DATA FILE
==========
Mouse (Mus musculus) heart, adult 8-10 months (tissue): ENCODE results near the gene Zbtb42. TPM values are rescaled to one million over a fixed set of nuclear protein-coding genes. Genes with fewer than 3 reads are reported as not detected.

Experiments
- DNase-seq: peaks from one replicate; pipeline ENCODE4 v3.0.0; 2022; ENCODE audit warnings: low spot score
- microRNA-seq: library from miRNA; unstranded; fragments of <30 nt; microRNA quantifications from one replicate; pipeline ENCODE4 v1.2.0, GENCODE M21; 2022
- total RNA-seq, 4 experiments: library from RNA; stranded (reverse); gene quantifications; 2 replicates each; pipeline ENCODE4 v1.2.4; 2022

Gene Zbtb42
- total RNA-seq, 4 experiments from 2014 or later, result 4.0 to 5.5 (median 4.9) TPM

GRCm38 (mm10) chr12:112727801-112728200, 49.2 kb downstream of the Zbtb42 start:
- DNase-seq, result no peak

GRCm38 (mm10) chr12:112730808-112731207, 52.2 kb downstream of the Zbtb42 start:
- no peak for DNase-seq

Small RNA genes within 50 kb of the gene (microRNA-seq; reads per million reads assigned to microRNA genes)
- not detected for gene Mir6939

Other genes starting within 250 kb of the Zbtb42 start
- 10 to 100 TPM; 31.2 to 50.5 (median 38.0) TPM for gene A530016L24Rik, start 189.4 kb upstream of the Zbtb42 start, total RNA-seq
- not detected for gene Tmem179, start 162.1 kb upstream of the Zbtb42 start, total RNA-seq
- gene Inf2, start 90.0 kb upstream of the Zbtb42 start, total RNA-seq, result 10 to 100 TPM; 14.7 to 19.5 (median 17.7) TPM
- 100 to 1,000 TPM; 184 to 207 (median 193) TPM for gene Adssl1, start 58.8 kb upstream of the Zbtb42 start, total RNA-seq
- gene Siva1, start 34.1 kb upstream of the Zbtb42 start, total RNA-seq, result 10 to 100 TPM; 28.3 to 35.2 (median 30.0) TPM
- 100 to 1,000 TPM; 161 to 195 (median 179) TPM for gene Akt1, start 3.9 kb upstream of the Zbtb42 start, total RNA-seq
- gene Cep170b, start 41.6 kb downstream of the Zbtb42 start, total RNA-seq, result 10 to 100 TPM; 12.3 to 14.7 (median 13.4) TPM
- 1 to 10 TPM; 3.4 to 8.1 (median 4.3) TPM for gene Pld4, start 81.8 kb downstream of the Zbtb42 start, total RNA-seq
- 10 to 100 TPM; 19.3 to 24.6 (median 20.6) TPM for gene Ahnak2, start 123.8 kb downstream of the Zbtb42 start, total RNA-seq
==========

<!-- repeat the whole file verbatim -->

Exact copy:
Mouse (Mus musculus) heart, adult 8-10 months (tissue): ENCODE results near the gene Zbtb42. TPM values are rescaled to one million over a fixed set of nuclear protein-coding genes. Genes with fewer than 3 reads are reported as not detected.

Experiments
- DNase-seq: peaks from one replicate; pipeline ENCODE4 v3.0.0; 2022; ENCODE audit warnings: low spot score
- microRNA-seq: library from miRNA; unstranded; fragments of <30 nt; microRNA quantifications from one replicate; pipeline ENCODE4 v1.2.0, GENCODE M21; 2022
- total RNA-seq, 4 experiments: library from RNA; stranded (reverse); gene quantifications; 2 replicates each; pipeline ENCODE4 v1.2.4; 2022

Gene Zbtb42
- total RNA-seq, 4 experiments from 2014 or later, result 4.0 to 5.5 (median 4.9) TPM

GRCm38 (mm10) chr12:112727801-112728200, 49.2 kb downstream of the Zbtb42 start:
- DNase-seq, result no peak

GRCm38 (mm10) chr12:112730808-112731207, 52.2 kb downstream of the Zbtb42 start:
- no peak for DNase-seq

Small RNA genes within 50 kb of the gene (microRNA-seq; reads per million reads assigned to microRNA genes)
- not detected for gene Mir6939

Other genes starting within 250 kb of the Zbtb42 start
- 10 to 100 TPM; 31.2 to 50.5 (median 38.0) TPM for gene A530016L24Rik, start 189.4 kb upstream of the Zbtb42 start, total RNA-seq
- not detected for gene Tmem179, start 162.1 kb upstream of the Zbtb42 start, total RNA-seq
- gene Inf2, start 90.0 kb upstream of the Zbtb42 start, total RNA-seq, result 10 to 100 TPM; 14.7 to 19.5 (median 17.7) TPM
- 100 to 1,000 TPM; 184 to 207 (median 193) TPM for gene Adssl1, start 58.8 kb upstream of the Zbtb42 start, total RNA-seq
- gene Siva1, start 34.1 kb upstream of the Zbtb42 start, total RNA-seq, result 10 to 100 TPM; 28.3 to 35.2 (median 30.0) TPM
- 100 to 1,000 TPM; 161 to 195 (median 179) TPM for gene Akt1, start 3.9 kb upstream of the Zbtb42 start, total RNA-seq
- gene Cep170b, start 41.6 kb downstream of the Zbtb42 start, total RNA-seq, result 10 to 100 TPM; 12.3 to 14.7 (median 13.4) TPM
- 1 to 10 TPM; 3.4 to 8.1 (median 4.3) TPM for gene Pld4, start 81.8 kb downstream of the Zbtb42 start, total RNA-seq
- 10 to 100 TPM; 19.3 to 24.6 (median 20.6) TPM for gene Ahnak2, start 123.8 kb downstream of the Zbtb42 start, total RNA-seq